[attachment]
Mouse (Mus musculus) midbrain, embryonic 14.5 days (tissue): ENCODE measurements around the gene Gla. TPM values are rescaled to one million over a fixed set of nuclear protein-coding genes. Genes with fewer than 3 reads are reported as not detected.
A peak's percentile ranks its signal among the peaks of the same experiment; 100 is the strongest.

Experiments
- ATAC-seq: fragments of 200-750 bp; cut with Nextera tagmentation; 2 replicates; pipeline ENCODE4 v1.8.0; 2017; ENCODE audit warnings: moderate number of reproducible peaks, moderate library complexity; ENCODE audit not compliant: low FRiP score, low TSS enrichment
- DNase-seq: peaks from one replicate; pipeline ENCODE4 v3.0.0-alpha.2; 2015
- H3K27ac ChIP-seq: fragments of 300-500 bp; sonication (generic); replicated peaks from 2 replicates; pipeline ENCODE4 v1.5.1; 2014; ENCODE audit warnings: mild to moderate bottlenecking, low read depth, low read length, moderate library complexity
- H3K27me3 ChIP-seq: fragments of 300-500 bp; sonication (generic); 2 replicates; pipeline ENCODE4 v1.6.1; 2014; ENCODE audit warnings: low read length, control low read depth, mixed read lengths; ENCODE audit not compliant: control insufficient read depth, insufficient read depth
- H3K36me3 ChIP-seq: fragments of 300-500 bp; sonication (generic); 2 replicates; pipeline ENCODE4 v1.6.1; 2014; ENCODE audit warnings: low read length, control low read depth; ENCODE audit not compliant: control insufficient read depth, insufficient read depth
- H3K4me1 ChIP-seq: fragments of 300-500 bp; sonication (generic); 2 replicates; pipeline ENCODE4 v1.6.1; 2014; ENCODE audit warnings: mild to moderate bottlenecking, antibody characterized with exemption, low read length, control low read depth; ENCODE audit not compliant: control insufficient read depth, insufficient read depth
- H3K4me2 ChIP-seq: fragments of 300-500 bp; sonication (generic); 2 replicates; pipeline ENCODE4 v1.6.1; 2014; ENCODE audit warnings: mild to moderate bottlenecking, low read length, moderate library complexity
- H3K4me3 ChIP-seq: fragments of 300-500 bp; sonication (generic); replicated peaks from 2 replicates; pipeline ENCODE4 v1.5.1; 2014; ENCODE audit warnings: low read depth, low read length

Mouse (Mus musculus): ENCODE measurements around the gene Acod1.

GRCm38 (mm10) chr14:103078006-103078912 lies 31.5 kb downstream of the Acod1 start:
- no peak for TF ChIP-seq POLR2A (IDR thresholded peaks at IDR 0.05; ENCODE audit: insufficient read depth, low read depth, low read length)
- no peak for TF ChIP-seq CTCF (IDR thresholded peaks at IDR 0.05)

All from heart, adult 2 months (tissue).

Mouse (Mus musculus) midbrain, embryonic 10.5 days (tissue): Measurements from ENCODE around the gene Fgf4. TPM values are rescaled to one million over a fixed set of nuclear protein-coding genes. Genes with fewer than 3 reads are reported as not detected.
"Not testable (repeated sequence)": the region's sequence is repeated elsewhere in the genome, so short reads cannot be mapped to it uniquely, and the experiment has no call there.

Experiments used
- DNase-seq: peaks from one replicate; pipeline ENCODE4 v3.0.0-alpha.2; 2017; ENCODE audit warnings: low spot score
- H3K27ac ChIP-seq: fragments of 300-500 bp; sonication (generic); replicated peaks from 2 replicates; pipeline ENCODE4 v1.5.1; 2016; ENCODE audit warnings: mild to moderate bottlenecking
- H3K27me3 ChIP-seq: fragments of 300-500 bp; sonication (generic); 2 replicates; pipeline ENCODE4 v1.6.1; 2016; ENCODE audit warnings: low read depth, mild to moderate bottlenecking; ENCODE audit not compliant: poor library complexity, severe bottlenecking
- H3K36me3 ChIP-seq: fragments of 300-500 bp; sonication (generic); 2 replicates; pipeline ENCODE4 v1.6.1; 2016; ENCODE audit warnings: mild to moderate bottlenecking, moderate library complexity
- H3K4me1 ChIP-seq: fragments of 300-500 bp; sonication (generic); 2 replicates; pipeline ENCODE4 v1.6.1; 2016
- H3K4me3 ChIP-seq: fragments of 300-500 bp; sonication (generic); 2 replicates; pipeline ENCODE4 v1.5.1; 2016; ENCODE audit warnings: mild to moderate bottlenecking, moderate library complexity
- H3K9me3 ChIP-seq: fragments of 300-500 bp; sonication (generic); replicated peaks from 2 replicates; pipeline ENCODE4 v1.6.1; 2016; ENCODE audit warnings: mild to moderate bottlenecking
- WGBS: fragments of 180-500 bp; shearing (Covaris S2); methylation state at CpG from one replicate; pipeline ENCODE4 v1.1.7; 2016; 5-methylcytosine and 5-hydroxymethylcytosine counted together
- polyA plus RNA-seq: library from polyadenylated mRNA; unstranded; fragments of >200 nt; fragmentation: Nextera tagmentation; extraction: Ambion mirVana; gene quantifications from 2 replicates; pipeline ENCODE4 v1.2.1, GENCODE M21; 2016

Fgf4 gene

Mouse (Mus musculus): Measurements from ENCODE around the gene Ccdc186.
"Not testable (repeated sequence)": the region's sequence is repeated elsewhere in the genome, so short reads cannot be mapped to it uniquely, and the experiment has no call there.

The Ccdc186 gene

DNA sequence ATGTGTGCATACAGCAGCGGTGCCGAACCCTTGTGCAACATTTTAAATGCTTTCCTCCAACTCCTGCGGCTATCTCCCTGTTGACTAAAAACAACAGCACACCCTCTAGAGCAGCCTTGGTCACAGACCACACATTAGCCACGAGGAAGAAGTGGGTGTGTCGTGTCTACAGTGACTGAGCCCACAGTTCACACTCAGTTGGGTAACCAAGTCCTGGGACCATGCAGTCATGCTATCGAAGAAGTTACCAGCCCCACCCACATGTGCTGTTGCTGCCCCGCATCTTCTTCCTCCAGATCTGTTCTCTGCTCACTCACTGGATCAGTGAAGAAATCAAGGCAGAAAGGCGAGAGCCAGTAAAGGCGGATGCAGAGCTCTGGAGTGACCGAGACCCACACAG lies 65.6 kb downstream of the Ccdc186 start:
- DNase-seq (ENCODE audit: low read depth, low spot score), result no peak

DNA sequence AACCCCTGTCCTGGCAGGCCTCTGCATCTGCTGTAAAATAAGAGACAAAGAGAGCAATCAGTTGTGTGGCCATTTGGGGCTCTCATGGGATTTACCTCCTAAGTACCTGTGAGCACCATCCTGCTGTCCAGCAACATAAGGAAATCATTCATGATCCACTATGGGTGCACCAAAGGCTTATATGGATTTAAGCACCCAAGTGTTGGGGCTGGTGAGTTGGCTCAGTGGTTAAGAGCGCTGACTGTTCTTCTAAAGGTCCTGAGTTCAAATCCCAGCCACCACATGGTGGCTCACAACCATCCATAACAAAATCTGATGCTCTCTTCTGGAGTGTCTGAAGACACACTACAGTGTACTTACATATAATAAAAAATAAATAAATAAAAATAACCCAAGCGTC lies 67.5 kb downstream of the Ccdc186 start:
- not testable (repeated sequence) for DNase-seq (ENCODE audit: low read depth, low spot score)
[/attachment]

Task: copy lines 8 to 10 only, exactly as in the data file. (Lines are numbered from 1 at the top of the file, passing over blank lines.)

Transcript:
- H3K36me3 ChIP-seq: fragments of 300-500 bp; sonication (generic); 2 replicates; pipeline ENCODE4 v1.6.1; 2014; ENCODE audit warnings: low read length, control low read depth; ENCODE audit not compliant: control insufficient read depth, insufficient read depth
- H3K4me1 ChIP-seq: fragments of 300-500 bp; sonication (generic); 2 replicates; pipeline ENCODE4 v1.6.1; 2014; ENCODE audit warnings: mild to moderate bottlenecking, antibody characterized with exemption, low read length, control low read depth; ENCODE audit not compliant: control insufficient read depth, insufficient read depth
- H3K4me2 ChIP-seq: fragments of 300-500 bp; sonication (generic); 2 replicates; pipeline ENCODE4 v1.6.1; 2014; ENCODE audit warnings: mild to moderate bottlenecking, low read length, moderate library complexity